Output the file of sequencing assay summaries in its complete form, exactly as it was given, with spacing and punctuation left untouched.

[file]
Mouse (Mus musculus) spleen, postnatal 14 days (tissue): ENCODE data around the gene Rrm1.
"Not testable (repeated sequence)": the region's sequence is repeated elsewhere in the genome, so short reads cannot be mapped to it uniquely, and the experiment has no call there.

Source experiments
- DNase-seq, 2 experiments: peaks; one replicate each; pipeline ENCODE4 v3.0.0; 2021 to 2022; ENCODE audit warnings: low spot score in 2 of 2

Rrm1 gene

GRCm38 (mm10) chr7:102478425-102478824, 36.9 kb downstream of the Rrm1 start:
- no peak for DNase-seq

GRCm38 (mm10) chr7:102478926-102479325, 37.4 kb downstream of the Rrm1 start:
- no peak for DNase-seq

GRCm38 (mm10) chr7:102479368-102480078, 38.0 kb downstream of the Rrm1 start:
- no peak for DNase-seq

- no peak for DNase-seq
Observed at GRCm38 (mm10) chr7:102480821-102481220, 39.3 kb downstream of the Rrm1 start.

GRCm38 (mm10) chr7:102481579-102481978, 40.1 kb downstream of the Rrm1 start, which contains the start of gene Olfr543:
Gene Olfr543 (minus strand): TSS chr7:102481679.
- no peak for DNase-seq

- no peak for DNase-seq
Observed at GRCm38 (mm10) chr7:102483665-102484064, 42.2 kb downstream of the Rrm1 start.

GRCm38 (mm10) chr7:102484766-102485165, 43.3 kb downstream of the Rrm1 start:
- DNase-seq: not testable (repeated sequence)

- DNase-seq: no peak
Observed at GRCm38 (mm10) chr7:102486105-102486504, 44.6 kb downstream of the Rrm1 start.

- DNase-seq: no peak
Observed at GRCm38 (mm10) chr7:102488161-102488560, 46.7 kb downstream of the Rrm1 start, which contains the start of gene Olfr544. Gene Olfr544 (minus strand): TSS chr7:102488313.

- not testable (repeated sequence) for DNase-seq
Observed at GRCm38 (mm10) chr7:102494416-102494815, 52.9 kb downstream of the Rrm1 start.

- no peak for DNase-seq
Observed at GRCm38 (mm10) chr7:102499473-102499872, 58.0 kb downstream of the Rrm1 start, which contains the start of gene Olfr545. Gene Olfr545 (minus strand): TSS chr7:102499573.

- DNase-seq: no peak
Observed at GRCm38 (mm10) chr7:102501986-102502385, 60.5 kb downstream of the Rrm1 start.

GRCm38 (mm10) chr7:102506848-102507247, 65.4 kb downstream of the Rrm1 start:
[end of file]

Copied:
Mouse (Mus musculus) spleen, postnatal 14 days (tissue): ENCODE data around the gene Rrm1.
"Not testable (repeated sequence)": the region's sequence is repeated elsewhere in the genome, so short reads cannot be mapped to it uniquely, and the experiment has no call there.

Source experiments
- DNase-seq, 2 experiments: peaks; one replicate each; pipeline ENCODE4 v3.0.0; 2021 to 2022; ENCODE audit warnings: low spot score in 2 of 2

Rrm1 gene

GRCm38 (mm10) chr7:102478425-102478824, 36.9 kb downstream of the Rrm1 start:
- no peak for DNase-seq

GRCm38 (mm10) chr7:102478926-102479325, 37.4 kb downstream of the Rrm1 start:
- no peak for DNase-seq

GRCm38 (mm10) chr7:102479368-102480078, 38.0 kb downstream of the Rrm1 start:
- no peak for DNase-seq

- no peak for DNase-seq
Observed at GRCm38 (mm10) chr7:102480821-102481220, 39.3 kb downstream of the Rrm1 start.

GRCm38 (mm10) chr7:102481579-102481978, 40.1 kb downstream of the Rrm1 start, which contains the start of gene Olfr543:
Gene Olfr543 (minus strand): TSS chr7:102481679.
- no peak for DNase-seq

- no peak for DNase-seq
Observed at GRCm38 (mm10) chr7:102483665-102484064, 42.2 kb downstream of the Rrm1 start.

GRCm38 (mm10) chr7:102484766-102485165, 43.3 kb downstream of the Rrm1 start:
- DNase-seq: not testable (repeated sequence)

- DNase-seq: no peak
Observed at GRCm38 (mm10) chr7:102486105-102486504, 44.6 kb downstream of the Rrm1 start.

- DNase-seq: no peak
Observed at GRCm38 (mm10) chr7:102488161-102488560, 46.7 kb downstream of the Rrm1 start, which contains the start of gene Olfr544. Gene Olfr544 (minus strand): TSS chr7:102488313.

- not testable (repeated sequence) for DNase-seq
Observed at GRCm38 (mm10) chr7:102494416-102494815, 52.9 kb downstream of the Rrm1 start.

- no peak for DNase-seq
Observed at GRCm38 (mm10) chr7:102499473-102499872, 58.0 kb downstream of the Rrm1 start, which contains the start of gene Olfr545. Gene Olfr545 (minus strand): TSS chr7:102499573.

- DNase-seq: no peak
Observed at GRCm38 (mm10) chr7:102501986-102502385, 60.5 kb downstream of the Rrm1 start.

GRCm38 (mm10) chr7:102506848-102507247, 65.4 kb downstream of the Rrm1 start: